Coopersmith self-esteem inventory (1967)
This questionnaire was prepared and compiled by Coopersmith [21] and includes 58 articles, of which 8 articles are lie detectors and its scoring method is in the form of zero and one. Several reports have validated the reliability of this method. This questionnaire has the children and adolescents forms and its reliability in Cronbach method has been equal to 0.82 [22]. Also, to measure high risk behaviors of adolescents, from the list of questions in the questionnaire some items such as passing the red light, using the safety belt, using the safety helmet, joking in the street, using the pedestrian overhead bridge, and walking on foot on the highway have been selected. All of these items assess high risk behaviors and comprise the high risk factors. The validity and reliability of this questionnaire have been confirmed by authorities on the subject.
Before entering the stage for testing the hypotheses and conceptual models of the research, To ensure the correctness of independent variables measurement model (personality factors, parenting, lifestyle, family function, psychological health) and dependent variable (driving violations), the first and second order Confirmatory Factor Analysis (CFA) technique has been used. Accordingly, some of the factors have been excluded from the analysis due to their low significant coefficients. 
Method
The questionnaires and the interview were carried out by young volunteers from the Red Crescent Society. Those volunteers were postgraduate students studying in related fields such as psychology and social work. To execute their task, necessary training was provided to them through three sessions and after ensuring that they have the required competence, the study was conducted in coordination with related organizations such as hospitals, insurance centers, and education correctional centers. During implementation, two of the research colleagues were supervising the examiners and questionnaires were handed over to the colleagues as soon as they were completed.
In this research, the descriptive statistical method (median, standard deviation, and chart) and inferential statistics which includes Yuman Whitney, Kruskal Wallis, Spearman and Pearson correlation coefficient and simultaneous regression, stepwise regression, and structural equation model were used to analyze the quantitative data. Quantitative data analysis was carried out using SSP and Lisrel software.
3. Results 
High risk model in boys and girls groups (findings of stepwise regression analysis)
Multiple regression method (stepwise) was used to answer the question as to what is the level of contribution of each of the parameters such as personality factors, behavioral problems, self-esteem, aggression, and demographic factors to the high risk behaviors of boys and girls aged 12-17 years, and what percentage of these factors predict the high risk behavior variance. Considering that the research questions aimed at identifying the contribution of each of the above mentioned factors separately in the boys and girls groups, separate regression analysis was carried out for those two groups and eventually the models obtained in the two groups were compared with one another in terms of fit indicators (Table 2). It is noteworthy to mention that stepwise regression is the order of input of variables into the analysis based on zero order correlation coefficient.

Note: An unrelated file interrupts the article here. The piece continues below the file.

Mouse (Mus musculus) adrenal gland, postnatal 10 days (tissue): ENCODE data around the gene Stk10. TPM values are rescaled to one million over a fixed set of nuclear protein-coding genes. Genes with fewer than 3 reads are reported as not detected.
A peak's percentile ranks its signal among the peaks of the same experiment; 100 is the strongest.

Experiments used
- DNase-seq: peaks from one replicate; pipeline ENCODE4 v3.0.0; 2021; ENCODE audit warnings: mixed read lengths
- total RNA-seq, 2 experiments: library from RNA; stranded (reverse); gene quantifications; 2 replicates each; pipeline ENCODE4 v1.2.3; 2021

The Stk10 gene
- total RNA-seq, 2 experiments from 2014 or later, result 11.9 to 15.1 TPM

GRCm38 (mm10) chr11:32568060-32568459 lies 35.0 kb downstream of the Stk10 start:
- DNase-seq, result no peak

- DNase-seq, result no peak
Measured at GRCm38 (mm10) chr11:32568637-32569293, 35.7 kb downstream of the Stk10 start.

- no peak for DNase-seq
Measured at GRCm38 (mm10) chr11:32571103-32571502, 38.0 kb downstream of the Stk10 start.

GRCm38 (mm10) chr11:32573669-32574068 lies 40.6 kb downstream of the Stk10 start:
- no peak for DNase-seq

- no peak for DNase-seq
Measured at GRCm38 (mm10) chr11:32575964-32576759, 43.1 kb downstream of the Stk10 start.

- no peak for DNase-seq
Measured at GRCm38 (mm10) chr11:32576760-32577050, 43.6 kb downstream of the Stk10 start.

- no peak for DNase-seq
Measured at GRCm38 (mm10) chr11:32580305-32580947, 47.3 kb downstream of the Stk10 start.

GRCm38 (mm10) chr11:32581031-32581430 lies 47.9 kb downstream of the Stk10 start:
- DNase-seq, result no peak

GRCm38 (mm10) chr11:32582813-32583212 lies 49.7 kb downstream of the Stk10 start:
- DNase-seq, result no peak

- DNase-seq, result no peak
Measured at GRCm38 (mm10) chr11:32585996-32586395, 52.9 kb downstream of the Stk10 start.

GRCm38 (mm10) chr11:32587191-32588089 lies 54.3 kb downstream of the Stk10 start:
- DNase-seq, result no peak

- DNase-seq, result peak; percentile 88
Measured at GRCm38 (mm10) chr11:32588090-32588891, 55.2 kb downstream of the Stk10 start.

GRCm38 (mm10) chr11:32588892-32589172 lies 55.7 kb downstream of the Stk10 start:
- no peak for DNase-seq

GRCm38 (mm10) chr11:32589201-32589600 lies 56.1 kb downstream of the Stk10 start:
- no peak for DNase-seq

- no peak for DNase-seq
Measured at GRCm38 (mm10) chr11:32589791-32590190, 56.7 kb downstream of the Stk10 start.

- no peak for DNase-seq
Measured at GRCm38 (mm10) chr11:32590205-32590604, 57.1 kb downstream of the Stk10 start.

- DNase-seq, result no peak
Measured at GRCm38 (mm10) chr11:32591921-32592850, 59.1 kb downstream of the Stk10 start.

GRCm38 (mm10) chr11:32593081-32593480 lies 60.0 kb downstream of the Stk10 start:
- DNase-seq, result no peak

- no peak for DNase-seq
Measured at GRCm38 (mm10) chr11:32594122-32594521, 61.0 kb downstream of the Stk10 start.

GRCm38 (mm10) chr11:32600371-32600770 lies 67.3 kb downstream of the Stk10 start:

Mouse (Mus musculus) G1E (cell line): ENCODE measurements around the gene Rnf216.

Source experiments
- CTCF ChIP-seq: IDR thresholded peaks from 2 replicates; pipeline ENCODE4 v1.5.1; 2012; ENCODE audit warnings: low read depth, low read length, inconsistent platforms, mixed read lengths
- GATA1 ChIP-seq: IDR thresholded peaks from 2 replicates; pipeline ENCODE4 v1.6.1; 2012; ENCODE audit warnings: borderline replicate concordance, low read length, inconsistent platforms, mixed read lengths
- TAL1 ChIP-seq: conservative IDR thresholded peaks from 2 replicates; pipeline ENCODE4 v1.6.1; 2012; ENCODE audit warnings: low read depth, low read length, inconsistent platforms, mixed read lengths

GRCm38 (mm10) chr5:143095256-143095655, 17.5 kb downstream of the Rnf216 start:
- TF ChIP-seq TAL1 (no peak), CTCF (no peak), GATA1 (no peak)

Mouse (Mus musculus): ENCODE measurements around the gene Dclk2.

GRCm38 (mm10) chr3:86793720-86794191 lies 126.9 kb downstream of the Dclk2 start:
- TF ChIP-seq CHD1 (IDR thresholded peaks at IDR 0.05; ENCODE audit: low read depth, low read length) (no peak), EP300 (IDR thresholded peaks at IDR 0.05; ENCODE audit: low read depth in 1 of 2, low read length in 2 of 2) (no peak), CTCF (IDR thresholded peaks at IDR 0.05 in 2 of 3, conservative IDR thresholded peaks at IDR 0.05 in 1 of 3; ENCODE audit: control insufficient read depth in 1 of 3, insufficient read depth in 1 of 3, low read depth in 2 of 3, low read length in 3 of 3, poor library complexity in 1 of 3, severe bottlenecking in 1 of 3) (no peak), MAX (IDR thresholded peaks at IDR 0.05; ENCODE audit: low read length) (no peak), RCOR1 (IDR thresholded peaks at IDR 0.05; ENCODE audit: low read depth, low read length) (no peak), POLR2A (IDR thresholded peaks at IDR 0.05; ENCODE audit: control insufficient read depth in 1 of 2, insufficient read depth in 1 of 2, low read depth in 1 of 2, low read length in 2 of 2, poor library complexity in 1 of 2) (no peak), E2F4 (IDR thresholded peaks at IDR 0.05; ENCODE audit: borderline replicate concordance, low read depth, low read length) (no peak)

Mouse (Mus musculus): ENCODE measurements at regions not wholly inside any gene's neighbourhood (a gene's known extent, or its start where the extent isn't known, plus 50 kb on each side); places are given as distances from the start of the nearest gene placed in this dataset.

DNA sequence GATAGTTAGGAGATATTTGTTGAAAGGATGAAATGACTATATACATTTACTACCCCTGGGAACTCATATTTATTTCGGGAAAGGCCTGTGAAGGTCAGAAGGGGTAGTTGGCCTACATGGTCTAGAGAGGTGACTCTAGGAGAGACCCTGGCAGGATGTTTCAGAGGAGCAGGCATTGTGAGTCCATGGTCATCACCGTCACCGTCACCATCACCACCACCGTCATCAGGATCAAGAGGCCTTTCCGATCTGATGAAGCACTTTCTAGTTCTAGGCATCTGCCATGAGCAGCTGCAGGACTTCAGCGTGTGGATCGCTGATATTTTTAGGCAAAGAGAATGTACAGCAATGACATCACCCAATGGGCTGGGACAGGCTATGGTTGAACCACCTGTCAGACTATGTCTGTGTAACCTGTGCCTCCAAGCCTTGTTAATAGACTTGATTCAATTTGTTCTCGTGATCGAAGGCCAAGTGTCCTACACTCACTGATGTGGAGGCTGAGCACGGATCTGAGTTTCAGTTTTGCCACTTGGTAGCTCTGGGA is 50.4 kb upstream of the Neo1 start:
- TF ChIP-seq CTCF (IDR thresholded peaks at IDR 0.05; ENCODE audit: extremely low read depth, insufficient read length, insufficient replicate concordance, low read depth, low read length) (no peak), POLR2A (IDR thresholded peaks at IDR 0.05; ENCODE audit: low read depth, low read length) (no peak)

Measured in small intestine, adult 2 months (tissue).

Predictors were Anxiety/depression, seclusion/depression, physical complaints, social problems, thinking problems, problems of attention, law breaking behavior, aggressive behavior, other problems, type of vehicle with which the accident has occurred, time of accident, education, age, the type of clothes used, being member of assistant traffic police, use of computer game while driving, bicycle riding on highways. The dependent variable was high risk behavior.
Psychological variables in this research include personality factor variables, behavioral problems, parental style, aggression, national religious identity and self-esteem. Stepwise regression was used for personality variables, behavioral problems, and parental style in both boys and girls groups. Afterwards, all of the predictor variables entered the equation so that based on the 

 

 
method contribution of each of the psychological factors effective in driving accidents can be identified.
Social variables also include type of vehicle with which the accident has occurred, time of accident, education, age, type of clothes used, being member of assistant traffic police, using computer games while driving, and bicycle riding on highways; all of which entered into the regression analysis.
As shown in Table 2, in the final stage of prediction per unit of change in the standard deviation of the first factor (law breaking problems) caused a change of 0.25 in the standard deviation of the dependent variable (attitude toward laws and rules); variable predictor of law breaking problems has explained 0.06 of changes of driving accidents record.
The results also show that in the final stage of prediction, per unit of change in the standard deviation of the first factor (being member of assistant traffic police) caused a change of 0.26 in the dependent variable standard deviation (high-risk behavior); whereas, per one unit of change in the standard deviation of the second factor (driving accident record) created a change of only 0.12 in the dependent variable standard deviation. Therefore, the strongest predictor variable for high risk behavior is the factor of being member of assistant traffic police that has explained 0.06 of high risk behavior (Table 2).

 
The fitness of models and the comparison of their indicators in the boys and girls sample group